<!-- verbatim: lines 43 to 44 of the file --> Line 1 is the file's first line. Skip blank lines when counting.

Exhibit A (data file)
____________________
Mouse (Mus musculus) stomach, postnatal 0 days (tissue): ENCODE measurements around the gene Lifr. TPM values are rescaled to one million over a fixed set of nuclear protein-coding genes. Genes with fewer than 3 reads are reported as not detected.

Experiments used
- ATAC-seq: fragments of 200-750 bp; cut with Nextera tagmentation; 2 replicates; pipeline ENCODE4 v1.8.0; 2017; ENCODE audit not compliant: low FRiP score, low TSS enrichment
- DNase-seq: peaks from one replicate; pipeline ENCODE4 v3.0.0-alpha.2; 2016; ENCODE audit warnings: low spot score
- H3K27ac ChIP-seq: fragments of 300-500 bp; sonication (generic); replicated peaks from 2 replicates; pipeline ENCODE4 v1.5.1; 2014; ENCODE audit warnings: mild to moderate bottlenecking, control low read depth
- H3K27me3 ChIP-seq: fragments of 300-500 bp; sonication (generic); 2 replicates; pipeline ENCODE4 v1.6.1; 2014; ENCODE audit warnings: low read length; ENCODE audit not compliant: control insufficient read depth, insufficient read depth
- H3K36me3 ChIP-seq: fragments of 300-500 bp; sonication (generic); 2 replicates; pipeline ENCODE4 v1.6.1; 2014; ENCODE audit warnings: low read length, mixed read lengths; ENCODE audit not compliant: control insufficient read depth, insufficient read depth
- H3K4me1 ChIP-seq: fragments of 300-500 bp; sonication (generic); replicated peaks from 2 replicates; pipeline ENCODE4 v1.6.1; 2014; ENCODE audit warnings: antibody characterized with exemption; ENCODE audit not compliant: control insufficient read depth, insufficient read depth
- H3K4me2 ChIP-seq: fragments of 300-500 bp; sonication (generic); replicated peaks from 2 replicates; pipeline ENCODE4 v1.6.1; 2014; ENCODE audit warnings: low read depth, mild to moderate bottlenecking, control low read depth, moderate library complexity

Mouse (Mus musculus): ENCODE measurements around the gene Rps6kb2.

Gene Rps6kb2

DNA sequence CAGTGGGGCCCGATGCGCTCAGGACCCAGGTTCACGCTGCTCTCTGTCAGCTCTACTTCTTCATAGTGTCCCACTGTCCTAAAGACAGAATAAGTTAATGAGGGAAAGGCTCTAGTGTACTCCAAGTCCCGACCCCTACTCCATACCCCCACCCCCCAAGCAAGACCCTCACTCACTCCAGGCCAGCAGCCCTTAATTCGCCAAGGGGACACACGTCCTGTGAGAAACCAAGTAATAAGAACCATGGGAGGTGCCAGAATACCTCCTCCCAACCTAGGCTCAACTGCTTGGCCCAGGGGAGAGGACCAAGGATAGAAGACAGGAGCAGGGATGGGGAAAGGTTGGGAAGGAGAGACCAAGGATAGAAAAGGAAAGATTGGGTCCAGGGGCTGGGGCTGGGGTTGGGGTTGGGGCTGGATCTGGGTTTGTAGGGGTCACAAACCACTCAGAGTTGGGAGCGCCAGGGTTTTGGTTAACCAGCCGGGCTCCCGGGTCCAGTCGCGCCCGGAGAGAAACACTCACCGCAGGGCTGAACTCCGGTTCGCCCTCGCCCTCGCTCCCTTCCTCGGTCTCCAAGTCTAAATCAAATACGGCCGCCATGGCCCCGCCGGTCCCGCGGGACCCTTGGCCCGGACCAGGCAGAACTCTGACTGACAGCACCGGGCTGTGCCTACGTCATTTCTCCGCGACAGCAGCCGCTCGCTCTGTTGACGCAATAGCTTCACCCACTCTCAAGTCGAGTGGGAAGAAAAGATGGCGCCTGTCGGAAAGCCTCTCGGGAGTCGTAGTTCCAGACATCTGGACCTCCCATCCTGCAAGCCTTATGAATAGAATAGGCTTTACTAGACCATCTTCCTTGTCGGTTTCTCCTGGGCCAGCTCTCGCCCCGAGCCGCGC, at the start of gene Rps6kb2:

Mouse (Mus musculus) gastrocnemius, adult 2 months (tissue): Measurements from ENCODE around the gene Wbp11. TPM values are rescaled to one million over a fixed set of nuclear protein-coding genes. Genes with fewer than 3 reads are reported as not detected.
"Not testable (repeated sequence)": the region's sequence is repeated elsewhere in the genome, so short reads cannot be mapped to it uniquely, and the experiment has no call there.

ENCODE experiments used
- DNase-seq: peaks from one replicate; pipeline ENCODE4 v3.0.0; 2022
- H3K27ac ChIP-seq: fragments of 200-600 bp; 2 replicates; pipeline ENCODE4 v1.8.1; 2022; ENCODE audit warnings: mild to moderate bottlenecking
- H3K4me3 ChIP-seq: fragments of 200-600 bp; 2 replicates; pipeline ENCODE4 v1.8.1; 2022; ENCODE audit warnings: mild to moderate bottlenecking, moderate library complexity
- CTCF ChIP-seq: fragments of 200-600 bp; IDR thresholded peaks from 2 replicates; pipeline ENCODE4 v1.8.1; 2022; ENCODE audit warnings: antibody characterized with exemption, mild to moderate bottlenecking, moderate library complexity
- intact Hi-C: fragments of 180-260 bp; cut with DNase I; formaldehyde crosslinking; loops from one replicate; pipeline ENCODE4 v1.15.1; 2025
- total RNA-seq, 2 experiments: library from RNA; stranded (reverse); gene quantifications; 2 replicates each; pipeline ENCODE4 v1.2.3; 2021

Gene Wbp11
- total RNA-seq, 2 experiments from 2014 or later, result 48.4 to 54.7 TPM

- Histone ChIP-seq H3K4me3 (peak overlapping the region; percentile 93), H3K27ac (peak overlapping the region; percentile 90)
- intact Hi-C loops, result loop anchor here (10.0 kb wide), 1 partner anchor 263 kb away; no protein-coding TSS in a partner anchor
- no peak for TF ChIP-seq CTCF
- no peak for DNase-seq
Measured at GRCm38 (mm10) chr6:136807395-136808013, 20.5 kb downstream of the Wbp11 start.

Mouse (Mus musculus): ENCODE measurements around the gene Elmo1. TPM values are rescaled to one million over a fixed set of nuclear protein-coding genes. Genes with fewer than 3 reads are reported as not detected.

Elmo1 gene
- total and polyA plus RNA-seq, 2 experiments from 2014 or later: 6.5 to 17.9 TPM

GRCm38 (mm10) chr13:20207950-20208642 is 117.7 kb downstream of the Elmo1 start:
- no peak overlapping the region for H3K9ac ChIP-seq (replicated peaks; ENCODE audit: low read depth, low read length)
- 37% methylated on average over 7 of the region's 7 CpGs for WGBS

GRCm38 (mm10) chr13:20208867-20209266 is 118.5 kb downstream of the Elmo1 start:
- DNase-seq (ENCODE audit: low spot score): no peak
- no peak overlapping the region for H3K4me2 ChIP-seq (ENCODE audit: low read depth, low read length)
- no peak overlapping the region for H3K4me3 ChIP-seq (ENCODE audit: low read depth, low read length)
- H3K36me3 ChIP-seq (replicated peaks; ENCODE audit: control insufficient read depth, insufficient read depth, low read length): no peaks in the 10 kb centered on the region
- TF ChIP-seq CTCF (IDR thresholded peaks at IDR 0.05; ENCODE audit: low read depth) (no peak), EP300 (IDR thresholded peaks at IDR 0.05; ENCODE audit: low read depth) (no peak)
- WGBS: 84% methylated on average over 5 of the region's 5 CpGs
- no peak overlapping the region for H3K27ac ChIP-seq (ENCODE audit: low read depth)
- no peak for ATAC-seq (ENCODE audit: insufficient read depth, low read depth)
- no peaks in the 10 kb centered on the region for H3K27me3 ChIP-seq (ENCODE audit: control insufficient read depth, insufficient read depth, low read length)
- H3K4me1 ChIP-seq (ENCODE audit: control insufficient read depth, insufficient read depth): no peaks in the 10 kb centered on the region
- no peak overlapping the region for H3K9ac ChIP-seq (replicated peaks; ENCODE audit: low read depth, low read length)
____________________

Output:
- no peak for ATAC-seq (ENCODE audit: insufficient read depth, low read depth)
- no peaks in the 10 kb centered on the region for H3K27me3 ChIP-seq (ENCODE audit: control insufficient read depth, insufficient read depth, low read length)